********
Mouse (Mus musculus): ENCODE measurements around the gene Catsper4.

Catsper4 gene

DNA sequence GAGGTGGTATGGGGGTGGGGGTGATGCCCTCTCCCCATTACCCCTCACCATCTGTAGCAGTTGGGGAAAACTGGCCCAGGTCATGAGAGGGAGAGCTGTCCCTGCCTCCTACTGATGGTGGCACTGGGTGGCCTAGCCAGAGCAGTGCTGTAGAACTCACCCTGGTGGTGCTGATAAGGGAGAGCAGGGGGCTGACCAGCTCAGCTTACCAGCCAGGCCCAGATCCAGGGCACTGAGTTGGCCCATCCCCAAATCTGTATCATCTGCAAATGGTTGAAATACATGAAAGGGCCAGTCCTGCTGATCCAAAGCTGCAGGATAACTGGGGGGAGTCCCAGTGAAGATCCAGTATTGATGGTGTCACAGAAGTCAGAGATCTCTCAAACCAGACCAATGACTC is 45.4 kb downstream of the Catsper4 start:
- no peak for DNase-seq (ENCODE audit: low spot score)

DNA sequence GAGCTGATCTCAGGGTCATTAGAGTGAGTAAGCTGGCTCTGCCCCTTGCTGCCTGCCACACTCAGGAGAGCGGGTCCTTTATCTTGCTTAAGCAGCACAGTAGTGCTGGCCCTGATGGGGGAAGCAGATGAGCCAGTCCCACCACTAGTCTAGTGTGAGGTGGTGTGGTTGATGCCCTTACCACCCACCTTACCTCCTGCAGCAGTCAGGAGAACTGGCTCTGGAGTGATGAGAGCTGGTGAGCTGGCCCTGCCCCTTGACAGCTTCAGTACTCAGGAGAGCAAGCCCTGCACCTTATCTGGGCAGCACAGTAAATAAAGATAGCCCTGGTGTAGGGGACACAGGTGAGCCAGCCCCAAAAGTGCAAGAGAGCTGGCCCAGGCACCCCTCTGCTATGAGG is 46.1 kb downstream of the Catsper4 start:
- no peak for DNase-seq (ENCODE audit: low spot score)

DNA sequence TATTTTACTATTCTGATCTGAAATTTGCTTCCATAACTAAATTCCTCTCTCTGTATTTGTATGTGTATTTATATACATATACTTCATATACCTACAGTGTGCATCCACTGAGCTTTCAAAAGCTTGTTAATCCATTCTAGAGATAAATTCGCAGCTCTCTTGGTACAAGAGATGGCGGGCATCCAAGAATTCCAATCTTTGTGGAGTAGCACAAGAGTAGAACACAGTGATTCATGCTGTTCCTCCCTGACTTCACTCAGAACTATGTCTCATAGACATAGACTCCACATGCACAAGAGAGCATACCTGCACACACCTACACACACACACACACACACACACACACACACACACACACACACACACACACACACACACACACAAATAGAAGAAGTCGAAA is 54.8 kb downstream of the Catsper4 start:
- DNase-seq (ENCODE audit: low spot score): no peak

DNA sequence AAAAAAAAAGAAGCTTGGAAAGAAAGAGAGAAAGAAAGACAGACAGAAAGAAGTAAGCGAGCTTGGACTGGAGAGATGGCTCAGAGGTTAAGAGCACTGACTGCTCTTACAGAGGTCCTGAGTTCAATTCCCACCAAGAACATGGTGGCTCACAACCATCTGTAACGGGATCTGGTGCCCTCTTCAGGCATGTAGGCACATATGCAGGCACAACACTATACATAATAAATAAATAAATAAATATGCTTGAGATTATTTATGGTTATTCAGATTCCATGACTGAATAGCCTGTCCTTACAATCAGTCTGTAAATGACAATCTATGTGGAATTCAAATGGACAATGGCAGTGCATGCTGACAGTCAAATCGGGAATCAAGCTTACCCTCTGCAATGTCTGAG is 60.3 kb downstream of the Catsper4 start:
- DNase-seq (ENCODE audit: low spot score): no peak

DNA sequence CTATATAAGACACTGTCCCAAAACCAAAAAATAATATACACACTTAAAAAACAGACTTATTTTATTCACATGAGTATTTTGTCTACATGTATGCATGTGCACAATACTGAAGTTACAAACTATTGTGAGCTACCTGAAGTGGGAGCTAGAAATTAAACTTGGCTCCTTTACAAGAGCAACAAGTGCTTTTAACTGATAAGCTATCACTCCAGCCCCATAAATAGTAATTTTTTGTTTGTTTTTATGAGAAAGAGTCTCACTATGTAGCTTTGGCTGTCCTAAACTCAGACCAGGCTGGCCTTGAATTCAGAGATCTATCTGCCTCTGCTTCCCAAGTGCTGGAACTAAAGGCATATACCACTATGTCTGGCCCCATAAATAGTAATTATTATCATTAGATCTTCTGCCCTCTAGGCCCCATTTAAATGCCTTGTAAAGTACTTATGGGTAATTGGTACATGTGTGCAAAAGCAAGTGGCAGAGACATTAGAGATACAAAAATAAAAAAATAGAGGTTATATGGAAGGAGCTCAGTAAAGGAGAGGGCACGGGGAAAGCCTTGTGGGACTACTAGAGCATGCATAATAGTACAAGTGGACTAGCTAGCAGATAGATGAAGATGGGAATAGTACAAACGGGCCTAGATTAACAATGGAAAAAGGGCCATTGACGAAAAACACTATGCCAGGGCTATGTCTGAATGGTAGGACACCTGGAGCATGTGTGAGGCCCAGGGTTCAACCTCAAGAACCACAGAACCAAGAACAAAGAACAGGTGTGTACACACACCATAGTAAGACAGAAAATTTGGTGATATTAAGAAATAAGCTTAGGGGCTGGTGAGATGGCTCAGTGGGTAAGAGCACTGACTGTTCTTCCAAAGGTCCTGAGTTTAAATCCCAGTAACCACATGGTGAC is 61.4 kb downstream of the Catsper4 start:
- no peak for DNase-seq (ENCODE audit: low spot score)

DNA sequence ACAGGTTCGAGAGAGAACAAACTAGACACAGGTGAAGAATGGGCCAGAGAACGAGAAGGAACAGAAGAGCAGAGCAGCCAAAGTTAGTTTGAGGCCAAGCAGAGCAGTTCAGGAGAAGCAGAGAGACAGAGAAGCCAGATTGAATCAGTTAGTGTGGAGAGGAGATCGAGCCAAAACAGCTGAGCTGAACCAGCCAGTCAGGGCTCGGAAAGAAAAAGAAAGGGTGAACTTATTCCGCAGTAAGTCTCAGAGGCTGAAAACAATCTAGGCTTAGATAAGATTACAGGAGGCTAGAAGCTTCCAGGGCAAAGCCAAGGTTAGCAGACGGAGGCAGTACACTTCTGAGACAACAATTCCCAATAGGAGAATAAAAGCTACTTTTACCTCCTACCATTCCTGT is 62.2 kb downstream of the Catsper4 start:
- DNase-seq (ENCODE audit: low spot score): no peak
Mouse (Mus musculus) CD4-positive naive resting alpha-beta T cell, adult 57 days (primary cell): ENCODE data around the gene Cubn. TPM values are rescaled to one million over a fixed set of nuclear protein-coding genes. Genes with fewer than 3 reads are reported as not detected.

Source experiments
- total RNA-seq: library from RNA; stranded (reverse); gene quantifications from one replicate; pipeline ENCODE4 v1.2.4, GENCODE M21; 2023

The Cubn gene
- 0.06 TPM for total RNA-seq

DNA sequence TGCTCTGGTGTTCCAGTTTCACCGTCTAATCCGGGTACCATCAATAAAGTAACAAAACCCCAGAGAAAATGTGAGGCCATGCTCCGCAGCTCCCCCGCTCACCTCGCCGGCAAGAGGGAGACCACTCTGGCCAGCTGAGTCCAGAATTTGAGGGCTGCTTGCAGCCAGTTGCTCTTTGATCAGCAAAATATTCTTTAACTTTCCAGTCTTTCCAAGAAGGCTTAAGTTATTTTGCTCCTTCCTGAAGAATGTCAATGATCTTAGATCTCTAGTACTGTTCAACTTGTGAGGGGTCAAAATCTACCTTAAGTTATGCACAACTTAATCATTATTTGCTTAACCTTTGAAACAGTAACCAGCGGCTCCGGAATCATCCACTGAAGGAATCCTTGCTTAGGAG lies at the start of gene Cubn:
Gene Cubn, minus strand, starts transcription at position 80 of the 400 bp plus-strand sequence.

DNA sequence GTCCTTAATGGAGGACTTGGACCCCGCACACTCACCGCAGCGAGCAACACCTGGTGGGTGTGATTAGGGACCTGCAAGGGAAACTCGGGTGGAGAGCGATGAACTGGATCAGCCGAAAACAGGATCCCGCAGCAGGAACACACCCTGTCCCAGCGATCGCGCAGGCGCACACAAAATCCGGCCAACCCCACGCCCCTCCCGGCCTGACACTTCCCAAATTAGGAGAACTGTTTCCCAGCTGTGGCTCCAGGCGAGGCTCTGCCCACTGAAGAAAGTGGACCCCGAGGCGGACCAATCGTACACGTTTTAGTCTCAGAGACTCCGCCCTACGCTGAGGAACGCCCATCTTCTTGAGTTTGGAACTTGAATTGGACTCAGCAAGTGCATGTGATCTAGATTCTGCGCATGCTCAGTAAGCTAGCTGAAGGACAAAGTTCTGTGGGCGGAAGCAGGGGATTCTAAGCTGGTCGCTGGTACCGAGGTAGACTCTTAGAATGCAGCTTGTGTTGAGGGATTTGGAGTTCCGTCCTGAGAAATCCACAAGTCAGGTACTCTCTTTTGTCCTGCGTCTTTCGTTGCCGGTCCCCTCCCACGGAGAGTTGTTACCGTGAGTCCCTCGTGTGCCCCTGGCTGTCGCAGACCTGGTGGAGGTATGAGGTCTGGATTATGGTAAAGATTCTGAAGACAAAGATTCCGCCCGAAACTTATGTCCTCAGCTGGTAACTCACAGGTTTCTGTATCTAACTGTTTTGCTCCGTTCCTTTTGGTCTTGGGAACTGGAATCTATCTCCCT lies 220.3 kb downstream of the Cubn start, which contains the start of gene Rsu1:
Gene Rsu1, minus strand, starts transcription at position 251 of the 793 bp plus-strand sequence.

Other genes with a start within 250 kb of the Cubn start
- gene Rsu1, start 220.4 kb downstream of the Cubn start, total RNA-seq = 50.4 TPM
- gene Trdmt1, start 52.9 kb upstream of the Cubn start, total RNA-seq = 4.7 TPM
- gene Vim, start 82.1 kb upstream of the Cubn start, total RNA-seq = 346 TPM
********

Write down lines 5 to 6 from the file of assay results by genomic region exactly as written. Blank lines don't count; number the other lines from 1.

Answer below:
DNA sequence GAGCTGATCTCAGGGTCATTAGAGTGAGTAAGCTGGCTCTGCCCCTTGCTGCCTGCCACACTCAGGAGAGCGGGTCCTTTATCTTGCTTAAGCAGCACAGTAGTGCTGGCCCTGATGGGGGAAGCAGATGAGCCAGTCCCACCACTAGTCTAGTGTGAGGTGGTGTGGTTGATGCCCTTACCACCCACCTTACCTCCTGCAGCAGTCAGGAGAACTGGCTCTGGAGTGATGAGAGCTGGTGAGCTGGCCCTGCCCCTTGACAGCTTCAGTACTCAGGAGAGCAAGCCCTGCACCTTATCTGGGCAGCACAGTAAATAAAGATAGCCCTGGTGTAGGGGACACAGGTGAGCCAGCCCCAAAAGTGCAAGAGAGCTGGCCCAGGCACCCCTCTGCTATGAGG is 46.1 kb downstream of the Catsper4 start:
- no peak for DNase-seq (ENCODE audit: low spot score)